Virtual airlines are early examples of online gaming communities, many of the first virtual airlines can be traced back to the early 1990s in flight simulator forums of services such as Prodigy, CompuServe or America Online[13] While at least the early history of virtual airlines is predominantly on the Windows or DOS operating systems, Macintosh users also took part in the mid 1990s,[14] with some of these still in operation today.[2] Since they were first formed, these organizations are often characterized by their highly organized and structured nature when compared with other virtual groups in the gaming community. Such organizations represent some of the earliest examples of organized gaming groups similar to the clans and guilds seen in modern video gaming.[2][15] It has been proposed that virtual airlines have existed since the creation of the first flight simulators, therefore predating the Internet.[3]

Rapid growth in popularity of virtual airlines was experienced just prior to and through the new millennium.[16] During this time, they were considered to be an immensely popular hobby often noted for how seriously it was taken by its participants.[17] Since the rapid development of the massively multiplayer online game (MMOG) genre, virtual airlines and online flight simulation in general have seen much greater competition for participation and membership.

Given their origins through the early Internet, these organizations have often been early adopters of technology to enhance the online experience. This technology includes online databasing and multiplayer networks such as the Virtual Air Traffic Simulation Network (VATSIM), International Virtual Aviation Organization (IVAO), SkySimFlight or FSLive. Developments have tended towards more integration between Internet websites, the simulation software such as those in the Microsoft Flight Simulator series, multiplayer networks, and flight recording systems. It is believed that increased integration across these mediums provides a more immersive experience that enhances gameplay, being the primary reason for people to join the virtual groups.[18] Commentators have described virtual aviation as giving Flight Simulators an interest and depth that they would otherwise not have.[10] While virtual airlines are not real, since the flights only happen inside of a computer, they are considered a serious hobby that has appeal among a very wide age range of participants, with the average age of participants increasing.[19]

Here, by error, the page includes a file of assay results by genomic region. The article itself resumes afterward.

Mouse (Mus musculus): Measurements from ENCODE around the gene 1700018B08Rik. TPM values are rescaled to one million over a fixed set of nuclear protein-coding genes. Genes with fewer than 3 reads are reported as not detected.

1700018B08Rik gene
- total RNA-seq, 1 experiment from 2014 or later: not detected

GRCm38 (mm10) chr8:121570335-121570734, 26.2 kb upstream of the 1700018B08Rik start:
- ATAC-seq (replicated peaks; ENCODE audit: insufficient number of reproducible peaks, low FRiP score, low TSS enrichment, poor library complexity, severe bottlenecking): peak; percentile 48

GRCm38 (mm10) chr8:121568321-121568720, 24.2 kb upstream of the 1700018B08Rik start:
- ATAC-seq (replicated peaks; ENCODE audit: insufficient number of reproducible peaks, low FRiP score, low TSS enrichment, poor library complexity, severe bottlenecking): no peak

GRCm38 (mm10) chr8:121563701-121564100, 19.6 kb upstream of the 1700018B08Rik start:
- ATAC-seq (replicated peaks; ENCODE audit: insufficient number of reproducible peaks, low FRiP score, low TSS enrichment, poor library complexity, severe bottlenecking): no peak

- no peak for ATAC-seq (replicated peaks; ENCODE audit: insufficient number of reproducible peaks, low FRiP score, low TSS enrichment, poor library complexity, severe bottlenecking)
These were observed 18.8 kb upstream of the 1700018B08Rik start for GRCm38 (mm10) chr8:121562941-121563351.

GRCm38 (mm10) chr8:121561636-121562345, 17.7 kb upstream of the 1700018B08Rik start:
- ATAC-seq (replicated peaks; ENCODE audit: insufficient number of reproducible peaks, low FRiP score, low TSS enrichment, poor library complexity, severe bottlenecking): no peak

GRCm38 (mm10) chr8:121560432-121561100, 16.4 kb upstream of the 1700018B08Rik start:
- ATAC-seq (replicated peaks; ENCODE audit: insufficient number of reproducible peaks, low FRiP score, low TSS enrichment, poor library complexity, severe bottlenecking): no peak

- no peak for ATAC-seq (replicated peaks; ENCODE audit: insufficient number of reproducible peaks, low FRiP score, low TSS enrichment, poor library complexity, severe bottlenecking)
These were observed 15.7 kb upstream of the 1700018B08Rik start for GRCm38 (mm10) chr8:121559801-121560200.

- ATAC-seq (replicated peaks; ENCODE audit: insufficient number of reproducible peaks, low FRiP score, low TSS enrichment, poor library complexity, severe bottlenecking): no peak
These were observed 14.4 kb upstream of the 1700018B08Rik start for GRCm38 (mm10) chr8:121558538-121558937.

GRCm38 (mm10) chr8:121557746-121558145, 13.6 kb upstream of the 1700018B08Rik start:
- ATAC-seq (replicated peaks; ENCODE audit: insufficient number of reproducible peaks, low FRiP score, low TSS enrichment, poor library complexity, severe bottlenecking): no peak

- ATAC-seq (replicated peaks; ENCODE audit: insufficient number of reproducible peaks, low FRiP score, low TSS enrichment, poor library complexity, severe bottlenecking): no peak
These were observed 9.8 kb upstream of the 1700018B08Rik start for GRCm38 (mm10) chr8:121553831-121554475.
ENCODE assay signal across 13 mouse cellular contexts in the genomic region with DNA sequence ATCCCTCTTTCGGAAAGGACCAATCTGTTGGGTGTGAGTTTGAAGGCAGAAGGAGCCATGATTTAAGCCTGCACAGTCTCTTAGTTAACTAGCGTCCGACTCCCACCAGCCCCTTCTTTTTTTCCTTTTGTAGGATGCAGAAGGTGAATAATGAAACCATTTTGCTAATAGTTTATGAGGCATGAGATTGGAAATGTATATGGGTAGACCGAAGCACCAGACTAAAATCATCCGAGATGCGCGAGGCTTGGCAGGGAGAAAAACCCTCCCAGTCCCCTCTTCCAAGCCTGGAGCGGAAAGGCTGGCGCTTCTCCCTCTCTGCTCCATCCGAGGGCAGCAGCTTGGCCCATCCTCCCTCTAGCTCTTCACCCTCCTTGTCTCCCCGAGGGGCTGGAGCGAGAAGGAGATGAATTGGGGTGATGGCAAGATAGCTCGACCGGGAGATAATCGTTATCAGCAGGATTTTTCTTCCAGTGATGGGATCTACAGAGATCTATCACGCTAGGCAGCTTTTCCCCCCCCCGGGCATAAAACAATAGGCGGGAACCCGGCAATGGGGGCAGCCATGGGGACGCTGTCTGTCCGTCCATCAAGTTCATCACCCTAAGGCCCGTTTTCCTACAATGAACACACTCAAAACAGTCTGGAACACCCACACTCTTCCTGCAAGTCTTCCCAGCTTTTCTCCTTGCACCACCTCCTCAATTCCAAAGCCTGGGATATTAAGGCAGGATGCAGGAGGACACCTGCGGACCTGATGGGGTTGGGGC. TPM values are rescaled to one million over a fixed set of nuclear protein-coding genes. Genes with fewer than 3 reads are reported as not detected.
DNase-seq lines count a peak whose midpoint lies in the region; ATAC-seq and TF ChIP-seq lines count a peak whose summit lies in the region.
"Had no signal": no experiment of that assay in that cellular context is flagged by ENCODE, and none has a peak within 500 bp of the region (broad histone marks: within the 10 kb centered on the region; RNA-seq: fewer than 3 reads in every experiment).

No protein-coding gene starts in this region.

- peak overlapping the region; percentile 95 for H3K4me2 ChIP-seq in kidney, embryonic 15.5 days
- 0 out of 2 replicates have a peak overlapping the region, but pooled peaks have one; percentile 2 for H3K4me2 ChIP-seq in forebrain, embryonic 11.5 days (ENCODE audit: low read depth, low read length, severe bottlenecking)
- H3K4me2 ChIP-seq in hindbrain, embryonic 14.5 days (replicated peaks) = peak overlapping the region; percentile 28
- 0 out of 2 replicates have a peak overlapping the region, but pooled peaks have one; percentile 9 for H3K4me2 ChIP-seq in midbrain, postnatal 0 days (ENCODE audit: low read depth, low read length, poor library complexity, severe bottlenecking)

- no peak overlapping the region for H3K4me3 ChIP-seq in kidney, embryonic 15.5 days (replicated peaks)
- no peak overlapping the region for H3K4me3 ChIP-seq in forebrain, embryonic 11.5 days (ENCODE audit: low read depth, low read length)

Platforms[edit]

A flight simulator (usually running on a personal computer) is required for the actual conduct of operations by organization members. There are several platforms that are typically used to conduct virtual airline operations, although by definition almost any flight simulator can be utilized by such an organization. Common simulators include: (Italicized links represent free or open-source simulators)

Types[edit]

Fictionally based[edit]

Virtual airlines may be organizations that are created with no ties to any real world entity. These organizations are fictional constructs of the participants, who use the roleplaying environment of the group to add a sense of immersion to the gaming activity. These types of virtual airlines are indeed the most commonly seen.[2] Without basis on a real world entity, fictional virtual airlines are varied in their scope of both route and aircraft fleet.

Real-world[edit]